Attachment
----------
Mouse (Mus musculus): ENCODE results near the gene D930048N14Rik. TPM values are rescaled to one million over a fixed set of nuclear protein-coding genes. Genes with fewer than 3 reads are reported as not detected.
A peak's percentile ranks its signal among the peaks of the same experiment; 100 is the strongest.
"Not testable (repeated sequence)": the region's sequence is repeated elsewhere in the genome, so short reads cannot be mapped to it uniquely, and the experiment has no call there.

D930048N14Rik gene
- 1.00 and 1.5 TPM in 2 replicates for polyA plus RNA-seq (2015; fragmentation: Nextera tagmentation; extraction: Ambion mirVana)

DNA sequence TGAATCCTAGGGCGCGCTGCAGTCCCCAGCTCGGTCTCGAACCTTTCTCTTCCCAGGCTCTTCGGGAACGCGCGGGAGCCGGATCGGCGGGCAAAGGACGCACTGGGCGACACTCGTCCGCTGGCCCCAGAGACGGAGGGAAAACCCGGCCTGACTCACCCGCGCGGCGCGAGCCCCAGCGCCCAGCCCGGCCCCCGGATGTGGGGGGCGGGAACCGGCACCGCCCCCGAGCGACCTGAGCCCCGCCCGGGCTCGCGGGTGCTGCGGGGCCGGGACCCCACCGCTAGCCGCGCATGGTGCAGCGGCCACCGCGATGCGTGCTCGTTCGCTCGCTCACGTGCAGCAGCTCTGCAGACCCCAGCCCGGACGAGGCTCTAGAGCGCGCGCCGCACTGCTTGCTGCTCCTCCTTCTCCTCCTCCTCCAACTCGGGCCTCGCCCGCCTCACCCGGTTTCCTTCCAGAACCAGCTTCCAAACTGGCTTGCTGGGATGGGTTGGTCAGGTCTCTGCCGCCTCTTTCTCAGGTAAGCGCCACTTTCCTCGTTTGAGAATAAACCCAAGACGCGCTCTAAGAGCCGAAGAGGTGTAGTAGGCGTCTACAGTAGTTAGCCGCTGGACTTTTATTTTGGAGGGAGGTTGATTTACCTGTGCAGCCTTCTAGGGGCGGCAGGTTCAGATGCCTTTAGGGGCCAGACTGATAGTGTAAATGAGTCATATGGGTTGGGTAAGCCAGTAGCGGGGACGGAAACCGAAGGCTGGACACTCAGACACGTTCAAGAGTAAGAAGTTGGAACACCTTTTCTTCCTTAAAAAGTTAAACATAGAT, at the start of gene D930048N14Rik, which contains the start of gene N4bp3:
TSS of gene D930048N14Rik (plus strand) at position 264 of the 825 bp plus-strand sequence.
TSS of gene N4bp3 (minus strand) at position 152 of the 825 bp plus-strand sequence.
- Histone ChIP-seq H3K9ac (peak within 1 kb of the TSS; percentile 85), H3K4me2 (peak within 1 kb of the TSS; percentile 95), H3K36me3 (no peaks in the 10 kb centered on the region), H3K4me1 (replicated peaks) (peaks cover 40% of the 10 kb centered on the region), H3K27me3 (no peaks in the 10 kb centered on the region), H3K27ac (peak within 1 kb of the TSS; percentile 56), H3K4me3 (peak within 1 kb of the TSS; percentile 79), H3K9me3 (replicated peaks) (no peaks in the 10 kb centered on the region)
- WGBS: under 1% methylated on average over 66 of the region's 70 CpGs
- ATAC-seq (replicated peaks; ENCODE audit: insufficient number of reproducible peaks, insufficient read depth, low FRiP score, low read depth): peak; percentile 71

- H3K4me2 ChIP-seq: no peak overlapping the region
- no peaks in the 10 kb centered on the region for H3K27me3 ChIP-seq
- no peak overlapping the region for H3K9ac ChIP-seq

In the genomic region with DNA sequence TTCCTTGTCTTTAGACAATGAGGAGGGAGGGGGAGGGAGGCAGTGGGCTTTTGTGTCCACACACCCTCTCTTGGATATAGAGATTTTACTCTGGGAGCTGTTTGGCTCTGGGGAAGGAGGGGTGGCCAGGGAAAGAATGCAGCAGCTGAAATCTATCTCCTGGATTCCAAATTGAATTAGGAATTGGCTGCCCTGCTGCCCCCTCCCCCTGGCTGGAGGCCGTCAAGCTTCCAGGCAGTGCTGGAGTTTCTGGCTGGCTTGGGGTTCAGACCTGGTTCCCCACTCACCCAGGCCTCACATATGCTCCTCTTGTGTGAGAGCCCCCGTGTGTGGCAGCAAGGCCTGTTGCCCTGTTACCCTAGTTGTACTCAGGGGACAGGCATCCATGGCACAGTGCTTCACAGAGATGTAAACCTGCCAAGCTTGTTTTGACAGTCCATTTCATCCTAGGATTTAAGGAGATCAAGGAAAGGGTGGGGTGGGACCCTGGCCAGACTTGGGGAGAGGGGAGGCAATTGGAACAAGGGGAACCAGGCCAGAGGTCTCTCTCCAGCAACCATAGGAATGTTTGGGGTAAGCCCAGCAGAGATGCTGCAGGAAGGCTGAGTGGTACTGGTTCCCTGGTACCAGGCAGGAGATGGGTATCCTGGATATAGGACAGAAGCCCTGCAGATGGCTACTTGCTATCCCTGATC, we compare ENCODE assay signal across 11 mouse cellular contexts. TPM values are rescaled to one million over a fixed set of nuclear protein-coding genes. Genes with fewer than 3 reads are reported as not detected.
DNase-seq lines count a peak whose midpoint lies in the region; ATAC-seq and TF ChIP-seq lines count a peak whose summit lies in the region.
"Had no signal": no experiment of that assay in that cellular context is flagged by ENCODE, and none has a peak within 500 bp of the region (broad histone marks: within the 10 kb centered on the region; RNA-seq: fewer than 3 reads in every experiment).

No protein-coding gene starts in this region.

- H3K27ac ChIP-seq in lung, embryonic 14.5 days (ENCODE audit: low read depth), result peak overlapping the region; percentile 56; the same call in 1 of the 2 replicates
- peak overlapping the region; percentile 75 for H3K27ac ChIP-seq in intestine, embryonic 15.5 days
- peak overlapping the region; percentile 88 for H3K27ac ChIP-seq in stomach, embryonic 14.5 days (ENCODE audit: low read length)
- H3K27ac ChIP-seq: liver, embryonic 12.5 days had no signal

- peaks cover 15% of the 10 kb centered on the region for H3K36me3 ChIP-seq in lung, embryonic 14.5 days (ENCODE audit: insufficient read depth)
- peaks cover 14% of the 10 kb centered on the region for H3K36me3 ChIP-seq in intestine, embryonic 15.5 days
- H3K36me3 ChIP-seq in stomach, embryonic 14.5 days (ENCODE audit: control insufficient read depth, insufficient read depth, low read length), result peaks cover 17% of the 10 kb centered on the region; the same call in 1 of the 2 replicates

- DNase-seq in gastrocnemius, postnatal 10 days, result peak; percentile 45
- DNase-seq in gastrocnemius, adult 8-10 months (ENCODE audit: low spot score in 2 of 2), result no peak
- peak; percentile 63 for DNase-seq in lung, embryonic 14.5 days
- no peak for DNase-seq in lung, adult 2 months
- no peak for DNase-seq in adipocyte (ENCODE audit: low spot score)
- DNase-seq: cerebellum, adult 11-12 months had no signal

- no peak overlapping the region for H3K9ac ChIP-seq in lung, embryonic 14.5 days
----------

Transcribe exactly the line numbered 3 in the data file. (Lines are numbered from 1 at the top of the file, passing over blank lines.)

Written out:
"Not testable (repeated sequence)": the region's sequence is repeated elsewhere in the genome, so short reads cannot be mapped to it uniquely, and the experiment has no call there.